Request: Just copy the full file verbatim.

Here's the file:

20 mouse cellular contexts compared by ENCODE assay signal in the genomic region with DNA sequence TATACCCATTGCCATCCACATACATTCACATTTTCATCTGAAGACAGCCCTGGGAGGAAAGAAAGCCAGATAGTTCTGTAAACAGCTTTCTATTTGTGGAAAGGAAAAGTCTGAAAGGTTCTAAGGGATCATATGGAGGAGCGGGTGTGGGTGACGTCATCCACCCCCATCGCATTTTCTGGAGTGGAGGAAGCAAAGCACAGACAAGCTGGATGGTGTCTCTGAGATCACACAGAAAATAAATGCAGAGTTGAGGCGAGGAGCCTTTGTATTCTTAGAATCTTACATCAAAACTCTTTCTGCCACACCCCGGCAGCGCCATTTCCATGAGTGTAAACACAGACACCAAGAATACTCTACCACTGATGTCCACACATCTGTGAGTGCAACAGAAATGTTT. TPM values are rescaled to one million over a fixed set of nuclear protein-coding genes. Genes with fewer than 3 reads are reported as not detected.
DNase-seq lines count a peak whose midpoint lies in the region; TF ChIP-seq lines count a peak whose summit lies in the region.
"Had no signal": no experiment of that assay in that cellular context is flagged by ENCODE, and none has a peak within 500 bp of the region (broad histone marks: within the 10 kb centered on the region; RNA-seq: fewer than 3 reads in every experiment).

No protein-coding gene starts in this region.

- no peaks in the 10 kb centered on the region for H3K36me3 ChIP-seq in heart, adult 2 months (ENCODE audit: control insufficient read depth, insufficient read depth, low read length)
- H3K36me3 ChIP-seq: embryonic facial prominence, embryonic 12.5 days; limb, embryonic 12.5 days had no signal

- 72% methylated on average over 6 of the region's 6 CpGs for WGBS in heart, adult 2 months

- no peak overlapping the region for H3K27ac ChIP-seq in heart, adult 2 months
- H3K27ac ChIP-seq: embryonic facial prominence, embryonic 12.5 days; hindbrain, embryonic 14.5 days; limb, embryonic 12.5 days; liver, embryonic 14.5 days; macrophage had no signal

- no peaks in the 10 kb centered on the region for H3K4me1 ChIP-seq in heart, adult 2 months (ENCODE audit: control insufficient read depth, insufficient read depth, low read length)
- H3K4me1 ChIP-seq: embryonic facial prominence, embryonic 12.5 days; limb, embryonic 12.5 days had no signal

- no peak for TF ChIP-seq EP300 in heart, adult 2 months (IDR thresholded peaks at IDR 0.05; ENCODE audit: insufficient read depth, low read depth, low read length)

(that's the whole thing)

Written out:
20 mouse cellular contexts compared by ENCODE assay signal in the genomic region with DNA sequence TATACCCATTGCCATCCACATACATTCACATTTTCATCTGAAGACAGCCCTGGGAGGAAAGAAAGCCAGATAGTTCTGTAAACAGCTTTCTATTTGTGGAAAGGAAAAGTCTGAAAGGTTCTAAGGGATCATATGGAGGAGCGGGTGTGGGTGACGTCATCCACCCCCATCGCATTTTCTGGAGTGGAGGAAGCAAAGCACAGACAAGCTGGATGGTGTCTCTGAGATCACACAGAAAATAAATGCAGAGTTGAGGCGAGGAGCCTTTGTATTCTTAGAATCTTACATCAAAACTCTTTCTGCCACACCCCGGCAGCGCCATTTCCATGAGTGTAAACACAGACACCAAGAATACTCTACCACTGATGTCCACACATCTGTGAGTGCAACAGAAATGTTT. TPM values are rescaled to one million over a fixed set of nuclear protein-coding genes. Genes with fewer than 3 reads are reported as not detected.
DNase-seq lines count a peak whose midpoint lies in the region; TF ChIP-seq lines count a peak whose summit lies in the region.
"Had no signal": no experiment of that assay in that cellular context is flagged by ENCODE, and none has a peak within 500 bp of the region (broad histone marks: within the 10 kb centered on the region; RNA-seq: fewer than 3 reads in every experiment).

No protein-coding gene starts in this region.

- no peaks in the 10 kb centered on the region for H3K36me3 ChIP-seq in heart, adult 2 months (ENCODE audit: control insufficient read depth, insufficient read depth, low read length)
- H3K36me3 ChIP-seq: embryonic facial prominence, embryonic 12.5 days; limb, embryonic 12.5 days had no signal

- 72% methylated on average over 6 of the region's 6 CpGs for WGBS in heart, adult 2 months

- no peak overlapping the region for H3K27ac ChIP-seq in heart, adult 2 months
- H3K27ac ChIP-seq: embryonic facial prominence, embryonic 12.5 days; hindbrain, embryonic 14.5 days; limb, embryonic 12.5 days; liver, embryonic 14.5 days; macrophage had no signal

- no peaks in the 10 kb centered on the region for H3K4me1 ChIP-seq in heart, adult 2 months (ENCODE audit: control insufficient read depth, insufficient read depth, low read length)
- H3K4me1 ChIP-seq: embryonic facial prominence, embryonic 12.5 days; limb, embryonic 12.5 days had no signal

- no peak for TF ChIP-seq EP300 in heart, adult 2 months (IDR thresholded peaks at IDR 0.05; ENCODE audit: insufficient read depth, low read depth, low read length)